Originally Posted by dixonf
Thinking back to when the DPF problem first occurred, the day before, when I stopped at home, there was a strange ticking noise under the vehicle. I sat and listened to it for a couple of minutes, then had to turn the vehicle off to carry the groceries upstairs.
Next morning the DPF problem occurred for the first time with the odometer reading at 22,000ks.
Am now wondering if I had managed to interrupt an active regeneration.
From the information I am now getting from Torque, thanks to you Steve, I realise that the vhicle must have been performing active regens during the proceeding 22,000 k's but I wasn't aware of it.
Jeep does all sort of whirs and clicks if you listen carefully. (That ticking noise might be the heated exhaust expanding?)
It is possible to interrupt a regen in the middle, I think it does after about 2minutes of idling. I did it in my driveway this week.
You could easily sit at a traffic light for more than 2minutes and that would abort the regen.
I reckon driving around in traffic with short-ish trips we'd do about 2 regens per tank. Most of us city dwellers would never have noticed.
This sort of frequency also supported by a couple of people earlier in this thread had DPF block and limp mode with only 500 or 600k's on the ODO! when their ECU failed to trigger regens.
Originally Posted by Barboots
U0140 - Generic
TypeNetwork - Network Communication - ISO/SAE Controlled
Description- Lost Communication With Body Control Module
I tried clearing the MIL, but it is persistent. If I re-scan after clearing it's still there... it's possible my cheap dongle is not playing nice on the network, though I've had the dongle in previously without any problems. I hope the PID scan brought it on and it'll clear in time, as I really don't want to be heading to the dealership with it. Maybe think twice about doing a PID scan until I can identify the cause?
Idling in the driveway, the data produced by the manual PIDs supplied by Guru Steve indicate I am well due for a regen. I've mainly been doing ~60km/h max shopping errands for a few weeks... prior to that I had done some towing to and from the CBD fringe to the outer suburbs.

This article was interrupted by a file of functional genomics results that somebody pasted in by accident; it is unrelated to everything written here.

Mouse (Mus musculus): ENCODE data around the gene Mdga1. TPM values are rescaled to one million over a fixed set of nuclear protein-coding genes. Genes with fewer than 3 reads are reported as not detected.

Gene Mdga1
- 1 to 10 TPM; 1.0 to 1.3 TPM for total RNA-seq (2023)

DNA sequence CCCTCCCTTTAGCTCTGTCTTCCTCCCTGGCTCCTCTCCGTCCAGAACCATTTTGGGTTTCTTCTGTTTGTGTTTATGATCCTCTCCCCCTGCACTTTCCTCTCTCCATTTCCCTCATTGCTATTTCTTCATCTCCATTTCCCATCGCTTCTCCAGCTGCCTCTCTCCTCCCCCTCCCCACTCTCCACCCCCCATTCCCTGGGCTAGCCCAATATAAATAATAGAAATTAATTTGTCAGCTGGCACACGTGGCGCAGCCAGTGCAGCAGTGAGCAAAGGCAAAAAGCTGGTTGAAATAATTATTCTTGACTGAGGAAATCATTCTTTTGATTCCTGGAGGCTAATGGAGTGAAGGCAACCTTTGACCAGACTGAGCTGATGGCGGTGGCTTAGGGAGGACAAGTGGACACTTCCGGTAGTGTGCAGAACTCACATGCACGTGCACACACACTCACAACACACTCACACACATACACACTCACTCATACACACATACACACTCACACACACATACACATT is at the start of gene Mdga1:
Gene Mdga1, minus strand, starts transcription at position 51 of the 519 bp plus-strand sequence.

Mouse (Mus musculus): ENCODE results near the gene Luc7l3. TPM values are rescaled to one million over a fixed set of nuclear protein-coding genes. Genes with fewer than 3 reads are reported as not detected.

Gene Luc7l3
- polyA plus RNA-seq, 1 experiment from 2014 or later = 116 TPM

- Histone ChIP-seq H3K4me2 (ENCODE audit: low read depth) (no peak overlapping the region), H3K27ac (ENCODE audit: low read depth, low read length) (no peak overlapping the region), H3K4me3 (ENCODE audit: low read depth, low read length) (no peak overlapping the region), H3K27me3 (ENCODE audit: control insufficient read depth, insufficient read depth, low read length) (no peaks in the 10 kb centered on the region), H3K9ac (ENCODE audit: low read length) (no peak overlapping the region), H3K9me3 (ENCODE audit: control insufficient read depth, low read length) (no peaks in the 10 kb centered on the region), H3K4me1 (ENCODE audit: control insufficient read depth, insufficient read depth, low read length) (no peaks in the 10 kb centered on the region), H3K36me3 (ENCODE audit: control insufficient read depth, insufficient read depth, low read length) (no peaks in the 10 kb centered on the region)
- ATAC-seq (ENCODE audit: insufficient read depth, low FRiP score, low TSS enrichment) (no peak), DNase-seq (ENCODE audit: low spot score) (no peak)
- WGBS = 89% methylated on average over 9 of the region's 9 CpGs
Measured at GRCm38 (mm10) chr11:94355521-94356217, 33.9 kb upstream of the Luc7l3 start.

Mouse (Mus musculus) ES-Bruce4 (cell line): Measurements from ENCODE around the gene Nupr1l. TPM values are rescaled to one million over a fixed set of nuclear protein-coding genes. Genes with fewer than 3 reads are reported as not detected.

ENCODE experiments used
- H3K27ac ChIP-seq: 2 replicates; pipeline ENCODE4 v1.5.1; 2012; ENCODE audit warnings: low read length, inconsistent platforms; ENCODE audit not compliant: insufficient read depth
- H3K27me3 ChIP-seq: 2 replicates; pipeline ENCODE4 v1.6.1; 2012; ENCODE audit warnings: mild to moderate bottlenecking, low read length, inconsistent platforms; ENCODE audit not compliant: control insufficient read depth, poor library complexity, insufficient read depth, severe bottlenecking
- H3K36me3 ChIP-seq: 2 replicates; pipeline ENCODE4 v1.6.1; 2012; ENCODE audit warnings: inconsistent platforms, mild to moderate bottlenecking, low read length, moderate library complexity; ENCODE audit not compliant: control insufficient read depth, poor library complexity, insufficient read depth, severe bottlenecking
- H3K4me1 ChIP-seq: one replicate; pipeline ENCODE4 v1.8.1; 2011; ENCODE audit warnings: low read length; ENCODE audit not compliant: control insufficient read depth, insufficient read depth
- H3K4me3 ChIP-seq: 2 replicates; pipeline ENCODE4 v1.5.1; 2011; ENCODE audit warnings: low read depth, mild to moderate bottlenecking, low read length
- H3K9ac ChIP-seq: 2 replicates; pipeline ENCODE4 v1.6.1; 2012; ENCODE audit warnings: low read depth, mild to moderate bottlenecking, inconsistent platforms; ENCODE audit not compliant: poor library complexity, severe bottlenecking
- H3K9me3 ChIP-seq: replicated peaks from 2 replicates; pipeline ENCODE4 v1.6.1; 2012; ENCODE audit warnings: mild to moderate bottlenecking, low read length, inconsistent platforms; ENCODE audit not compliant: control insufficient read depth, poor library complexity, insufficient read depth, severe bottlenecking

It'll be interesting to see how this pans out...
. Yes it might go off tomorrow (providing the maths in the equation field is right. Say...if you did "C*255/100" then you've scaled it from 0 to 650%!!! instead of 0-100%.
I still don't know if he Jeep uses this reading for the EVIC. If you can get it up to 80%
and get the warning msg let us know.
Just try to drive around in <5km trips and stopping, letting the engine cool for an hour or so and then starting again. That should do it. Thanks
I thought the Jeep might be looking at a separate PM sensor. The list of PIDs say the car supports a "PM sensor" but i tested it and got nothing. Maybe we don't have one. The USA version (NAS "50 states" emissions) definitetly does.
Looking at your error msg .. I think maybe Torque scanning a lot of data could have interrupted the comms between the separate ECUs the Body-Trans-Engine-OCR are all separate and linked with BUS we are tapping into.
In torque-bhp forums there are a couple of people reporting their dash lighting up with errors, and this was due to the comms being overloaded particularly with slower(older) protocols. The Jeep CANBUS is quite fast though.
Also, some found that they got errors if they already had Torque App running before switching the ignition ON.
Another guy running a "GM volt" flattened his battery even though he had the type of OBD dongle which powers down. He left the Torque app running and took his tablet inside but it was still in range of the bluetooth adaptor plugged into the car in the garage. The dongle stayed powered up and flattened the battery leaving his car disabled.
I also read a guy with in Isuzu D-max occasionally had his car just stall at the lights with the scanner/Torque running.
The other way to get MIL errors is scanning, and presumably interupting ECU addresses which you aren't supposed to.
Chrysler/Jeep "usually"(I read) have their proprietary codes PID mode 21 22 etc behind a gateway so they wont show up just by scanning.
To read them you need a diagnostic tool or be able to mimic a diagnostic tool by telling the ECU to "wake up" with a code before scanning an address.
Chrysler/Jeep mode22 info is not readily available. Plenty of JK Wrangler owners have been scouring the internet trying to find mode 22 PID for reading for transmission temperature. (it's 22 B010 by the way)
------ We already have that luxury on the EVIC display and a decent oil cooler.
For now i'll stick to poking around in the standard Mode 01 - read only.
I've just found a more up to date list of SAE J1979 from "00" to "9C" and about 45 of these the Jeep indicates are supported by the ECU. Some that i've tested so far work. Some don't.
Some of these mode1 PIDs are already in the standard list of apps like Torque and will probably work, and conversely some of those standard list of Torque ones don't work on the Jeep.